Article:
In short, the amount of effort a project puts into making the path from “I want to help” to “I’m helping” easier is a reliable indicator of the value that project puts on community involvement. So if we say we value our community, we need to treat community involvement and contribution like a product, with all the usability and accessibility concerns that implies. To drive involvement friction as close to zero as possible.

    One tool we’ll be relying on – and this one, we did build in-house – is called Mozilla-IAM, Mozilla’s Identity and Access Management tool. I’ll have more to say about this soon, but at its core it lets us proxy authentication from various sources and methods we trust, Github, Firefox Accounts, a link in your email, a few others. We think IAM will let us support pseudonymous participation and a low-cost first-contact experience, but also let us keep our house in order and uphold the CPG in the process.

Mozilla: Firefox/Mozilla Addon Restrictions and New Report on Socorro (Crash Reporter)

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Moz/FF
  • Mozilla announces ban on Firefox extensions containing obfuscated code

    Mozilla announced plans today to ban Firefox extensions from its Add-ons portal if the extension contains obfuscated code.

  • Mozilla Addons Blog: Add-on Policy and Process Updates

    As part of our ongoing work to make add-ons safer for Firefox users, we are updating our Add-on Policy to help us respond faster to reports of malicious extensions. The following is a summary of the changes, which will go into effect on June 10, 2019.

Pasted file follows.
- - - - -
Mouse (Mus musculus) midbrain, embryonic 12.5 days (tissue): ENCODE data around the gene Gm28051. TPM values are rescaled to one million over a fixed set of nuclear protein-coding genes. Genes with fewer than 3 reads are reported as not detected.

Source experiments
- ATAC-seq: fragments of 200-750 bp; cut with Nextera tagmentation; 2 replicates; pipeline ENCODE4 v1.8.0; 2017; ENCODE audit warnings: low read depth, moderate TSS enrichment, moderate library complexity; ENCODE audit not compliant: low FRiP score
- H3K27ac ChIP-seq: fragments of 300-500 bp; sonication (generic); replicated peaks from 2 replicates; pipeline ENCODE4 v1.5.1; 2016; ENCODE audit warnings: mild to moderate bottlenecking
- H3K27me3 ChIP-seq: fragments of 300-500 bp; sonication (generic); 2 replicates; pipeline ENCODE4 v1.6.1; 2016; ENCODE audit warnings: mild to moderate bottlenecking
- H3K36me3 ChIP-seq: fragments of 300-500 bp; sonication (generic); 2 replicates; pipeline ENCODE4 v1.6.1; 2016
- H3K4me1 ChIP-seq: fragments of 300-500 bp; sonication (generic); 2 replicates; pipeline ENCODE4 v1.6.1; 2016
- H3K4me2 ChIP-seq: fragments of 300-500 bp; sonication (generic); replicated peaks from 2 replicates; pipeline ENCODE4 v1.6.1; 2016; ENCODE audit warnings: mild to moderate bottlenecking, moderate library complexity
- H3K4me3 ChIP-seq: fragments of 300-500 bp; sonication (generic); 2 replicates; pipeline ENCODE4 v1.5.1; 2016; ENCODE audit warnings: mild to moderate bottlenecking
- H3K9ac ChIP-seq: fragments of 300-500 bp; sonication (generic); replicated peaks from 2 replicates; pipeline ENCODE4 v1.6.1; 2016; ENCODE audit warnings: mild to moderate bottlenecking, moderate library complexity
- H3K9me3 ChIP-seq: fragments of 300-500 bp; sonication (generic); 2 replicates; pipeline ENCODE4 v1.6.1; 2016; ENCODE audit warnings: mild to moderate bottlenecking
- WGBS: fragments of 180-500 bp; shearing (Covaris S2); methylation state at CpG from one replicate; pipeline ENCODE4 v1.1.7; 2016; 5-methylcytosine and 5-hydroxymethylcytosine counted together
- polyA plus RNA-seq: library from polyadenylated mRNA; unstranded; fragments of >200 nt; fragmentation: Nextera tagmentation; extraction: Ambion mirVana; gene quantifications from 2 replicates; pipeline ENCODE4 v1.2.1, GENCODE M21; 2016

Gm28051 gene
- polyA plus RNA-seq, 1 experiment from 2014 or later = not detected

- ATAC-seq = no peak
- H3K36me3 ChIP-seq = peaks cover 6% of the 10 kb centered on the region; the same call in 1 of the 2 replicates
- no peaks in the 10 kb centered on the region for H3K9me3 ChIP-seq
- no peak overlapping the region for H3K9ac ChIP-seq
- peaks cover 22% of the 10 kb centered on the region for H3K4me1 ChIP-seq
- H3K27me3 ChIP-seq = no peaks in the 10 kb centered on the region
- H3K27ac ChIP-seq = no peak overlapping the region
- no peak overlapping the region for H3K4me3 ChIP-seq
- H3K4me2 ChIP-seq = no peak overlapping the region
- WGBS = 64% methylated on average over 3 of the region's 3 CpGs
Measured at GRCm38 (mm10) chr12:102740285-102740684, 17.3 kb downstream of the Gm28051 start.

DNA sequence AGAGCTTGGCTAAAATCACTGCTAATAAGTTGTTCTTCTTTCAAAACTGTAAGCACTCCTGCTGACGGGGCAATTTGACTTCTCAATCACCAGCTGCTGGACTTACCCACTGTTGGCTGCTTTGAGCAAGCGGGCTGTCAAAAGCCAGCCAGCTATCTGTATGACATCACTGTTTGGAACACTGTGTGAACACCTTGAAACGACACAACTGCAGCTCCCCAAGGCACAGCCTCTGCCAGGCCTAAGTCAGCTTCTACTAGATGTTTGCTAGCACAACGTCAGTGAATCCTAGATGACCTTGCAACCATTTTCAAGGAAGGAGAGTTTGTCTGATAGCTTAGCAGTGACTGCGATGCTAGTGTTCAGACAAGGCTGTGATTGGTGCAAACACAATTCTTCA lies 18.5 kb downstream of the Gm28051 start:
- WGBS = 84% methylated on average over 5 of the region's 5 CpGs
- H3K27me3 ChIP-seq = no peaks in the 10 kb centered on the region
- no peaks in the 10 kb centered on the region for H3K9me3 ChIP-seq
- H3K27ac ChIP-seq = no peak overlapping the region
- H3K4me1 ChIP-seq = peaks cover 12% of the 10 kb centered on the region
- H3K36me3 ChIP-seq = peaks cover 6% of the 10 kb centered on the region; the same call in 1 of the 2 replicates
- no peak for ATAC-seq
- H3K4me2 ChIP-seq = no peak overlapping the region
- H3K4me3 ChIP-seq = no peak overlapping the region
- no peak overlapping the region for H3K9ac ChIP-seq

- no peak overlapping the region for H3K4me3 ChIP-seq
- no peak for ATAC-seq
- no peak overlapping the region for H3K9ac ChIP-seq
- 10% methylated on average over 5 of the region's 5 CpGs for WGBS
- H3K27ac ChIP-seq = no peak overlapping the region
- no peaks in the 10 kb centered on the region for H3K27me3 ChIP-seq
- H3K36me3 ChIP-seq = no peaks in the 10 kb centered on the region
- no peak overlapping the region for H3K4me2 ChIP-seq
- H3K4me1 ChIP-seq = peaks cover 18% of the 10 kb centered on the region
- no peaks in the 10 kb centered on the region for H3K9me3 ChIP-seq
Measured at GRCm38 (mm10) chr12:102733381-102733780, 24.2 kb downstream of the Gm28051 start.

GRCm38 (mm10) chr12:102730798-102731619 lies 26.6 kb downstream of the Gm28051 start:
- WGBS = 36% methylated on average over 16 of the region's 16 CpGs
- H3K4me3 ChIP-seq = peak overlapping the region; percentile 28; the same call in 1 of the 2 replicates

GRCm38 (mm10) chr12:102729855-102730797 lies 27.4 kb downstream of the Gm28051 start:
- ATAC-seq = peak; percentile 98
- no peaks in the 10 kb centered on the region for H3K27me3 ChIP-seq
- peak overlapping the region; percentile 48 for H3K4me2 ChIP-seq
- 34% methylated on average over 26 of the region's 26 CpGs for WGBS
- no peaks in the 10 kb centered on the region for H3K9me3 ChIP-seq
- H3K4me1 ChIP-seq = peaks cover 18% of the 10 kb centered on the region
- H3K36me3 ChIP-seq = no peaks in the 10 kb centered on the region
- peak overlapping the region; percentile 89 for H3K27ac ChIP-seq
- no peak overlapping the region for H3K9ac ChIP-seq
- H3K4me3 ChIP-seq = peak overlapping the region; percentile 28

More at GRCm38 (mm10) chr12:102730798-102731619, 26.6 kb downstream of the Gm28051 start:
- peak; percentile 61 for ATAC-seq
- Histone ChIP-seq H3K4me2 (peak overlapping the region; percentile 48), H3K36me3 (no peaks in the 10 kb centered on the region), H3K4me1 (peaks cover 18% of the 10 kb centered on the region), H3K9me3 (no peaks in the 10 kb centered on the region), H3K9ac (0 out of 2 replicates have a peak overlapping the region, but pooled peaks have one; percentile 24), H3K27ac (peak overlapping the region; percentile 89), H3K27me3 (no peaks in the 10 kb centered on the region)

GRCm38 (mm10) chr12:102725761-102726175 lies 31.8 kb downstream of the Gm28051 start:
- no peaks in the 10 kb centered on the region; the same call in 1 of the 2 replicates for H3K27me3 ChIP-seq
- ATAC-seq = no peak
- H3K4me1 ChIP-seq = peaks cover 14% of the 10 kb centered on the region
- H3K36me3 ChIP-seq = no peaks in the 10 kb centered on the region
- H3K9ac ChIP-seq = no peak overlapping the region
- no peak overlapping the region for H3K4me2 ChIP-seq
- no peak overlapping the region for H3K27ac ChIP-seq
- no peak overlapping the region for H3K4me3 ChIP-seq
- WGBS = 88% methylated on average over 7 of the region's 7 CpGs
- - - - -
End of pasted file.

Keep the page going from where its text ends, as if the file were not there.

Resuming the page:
• Will Kahn-Greene: Socorro: April 2019 happenings

    Socorro is the crash ingestion pipeline for Mozilla's products like Firefox. When Firefox crashes, the crash reporter collects data about the crash, generates a crash report, and submits that report to Socorro. Socorro saves the crash report, processes it, and provides an interface for aggregating, searching, and looking at crash reports.

New From Mozilla Foundation and Document Foundation

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LibO
Moz/FF
  • Migrate to Fluent

    A couple of weeks ago the Localization Team at Mozilla released the Fluent Syntax specification. As mentioned in our announcement, we already have over 3000 Fluent strings in Firefox. You might wonder how we introduced Fluent to a running project. In this post I?ll detail on how the design of Fluent plays into that effort, and how we pulled it off.

    [...]

    Migrating your code will often be a trivial change from one API to another. Most of your code will get a string and show it, after all. You might convert several different APIs into just one in Fluent, in particular dedicated plural APIs will go away.

    You will also move platform-specific terminology into the localization side, removing conditional code. You should also be able to stop stitching several localized strings together in your application logic.

    As we’ll go through the process here, I’ll show an example of a sentence with a link. The project wants to be really sure the link isn’t broken, so it’s not exposed to localizers at all. This is shortened from an actual example in Firefox, where we link to our privacy policy. We’ll convert to DOM overlays, to separate localizable and non-localizable aspects of the DOM in Fluent. Let’s just look at the HTML code snippet now, and look at the localizations later.

  • Deconstruction of a Failure